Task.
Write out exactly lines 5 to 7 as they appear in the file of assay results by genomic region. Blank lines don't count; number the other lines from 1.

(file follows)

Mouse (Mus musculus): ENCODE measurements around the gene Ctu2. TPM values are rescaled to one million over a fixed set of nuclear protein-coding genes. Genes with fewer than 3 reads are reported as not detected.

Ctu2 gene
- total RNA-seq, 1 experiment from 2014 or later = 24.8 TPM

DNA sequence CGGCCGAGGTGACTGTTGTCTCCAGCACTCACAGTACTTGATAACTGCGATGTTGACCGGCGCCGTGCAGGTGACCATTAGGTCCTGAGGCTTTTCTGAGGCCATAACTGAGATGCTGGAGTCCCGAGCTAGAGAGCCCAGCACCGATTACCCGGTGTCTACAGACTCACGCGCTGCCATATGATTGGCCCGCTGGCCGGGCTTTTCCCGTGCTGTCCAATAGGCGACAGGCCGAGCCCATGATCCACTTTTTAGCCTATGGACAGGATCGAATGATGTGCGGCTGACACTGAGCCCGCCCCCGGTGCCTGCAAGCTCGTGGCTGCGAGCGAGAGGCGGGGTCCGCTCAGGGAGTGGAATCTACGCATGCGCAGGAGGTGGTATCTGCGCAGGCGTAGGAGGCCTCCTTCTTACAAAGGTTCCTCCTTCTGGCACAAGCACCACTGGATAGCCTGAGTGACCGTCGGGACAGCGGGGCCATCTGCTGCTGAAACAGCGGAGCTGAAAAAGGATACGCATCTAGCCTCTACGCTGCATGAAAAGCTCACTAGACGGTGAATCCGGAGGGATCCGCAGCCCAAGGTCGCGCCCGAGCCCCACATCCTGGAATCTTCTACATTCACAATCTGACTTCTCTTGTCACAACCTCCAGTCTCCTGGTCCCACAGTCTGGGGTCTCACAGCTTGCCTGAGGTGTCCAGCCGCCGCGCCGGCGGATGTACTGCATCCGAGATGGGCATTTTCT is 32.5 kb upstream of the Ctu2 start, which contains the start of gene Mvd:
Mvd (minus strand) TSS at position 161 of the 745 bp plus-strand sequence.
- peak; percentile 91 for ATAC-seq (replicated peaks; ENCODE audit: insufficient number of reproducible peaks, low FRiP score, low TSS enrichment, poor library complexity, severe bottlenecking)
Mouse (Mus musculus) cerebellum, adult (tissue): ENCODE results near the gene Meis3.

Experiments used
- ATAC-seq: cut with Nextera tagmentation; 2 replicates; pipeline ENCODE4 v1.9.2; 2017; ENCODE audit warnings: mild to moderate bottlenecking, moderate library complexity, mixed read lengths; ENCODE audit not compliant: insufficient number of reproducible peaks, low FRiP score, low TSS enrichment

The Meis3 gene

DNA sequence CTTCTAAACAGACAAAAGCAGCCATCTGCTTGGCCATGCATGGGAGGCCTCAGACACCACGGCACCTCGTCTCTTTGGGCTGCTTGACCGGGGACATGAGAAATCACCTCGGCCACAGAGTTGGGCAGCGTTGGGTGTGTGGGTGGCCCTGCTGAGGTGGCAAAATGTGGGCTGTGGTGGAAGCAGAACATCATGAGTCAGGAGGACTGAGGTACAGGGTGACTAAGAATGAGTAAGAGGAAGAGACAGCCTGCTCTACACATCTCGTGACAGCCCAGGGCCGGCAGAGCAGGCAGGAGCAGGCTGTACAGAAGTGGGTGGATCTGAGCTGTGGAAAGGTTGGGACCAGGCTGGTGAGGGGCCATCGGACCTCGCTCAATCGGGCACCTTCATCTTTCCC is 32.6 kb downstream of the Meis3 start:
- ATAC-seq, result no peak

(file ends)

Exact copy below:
Mvd (minus strand) TSS at position 161 of the 745 bp plus-strand sequence.
- peak; percentile 91 for ATAC-seq (replicated peaks; ENCODE audit: insufficient number of reproducible peaks, low FRiP score, low TSS enrichment, poor library complexity, severe bottlenecking)
Mouse (Mus musculus) cerebellum, adult (tissue): ENCODE results near the gene Meis3.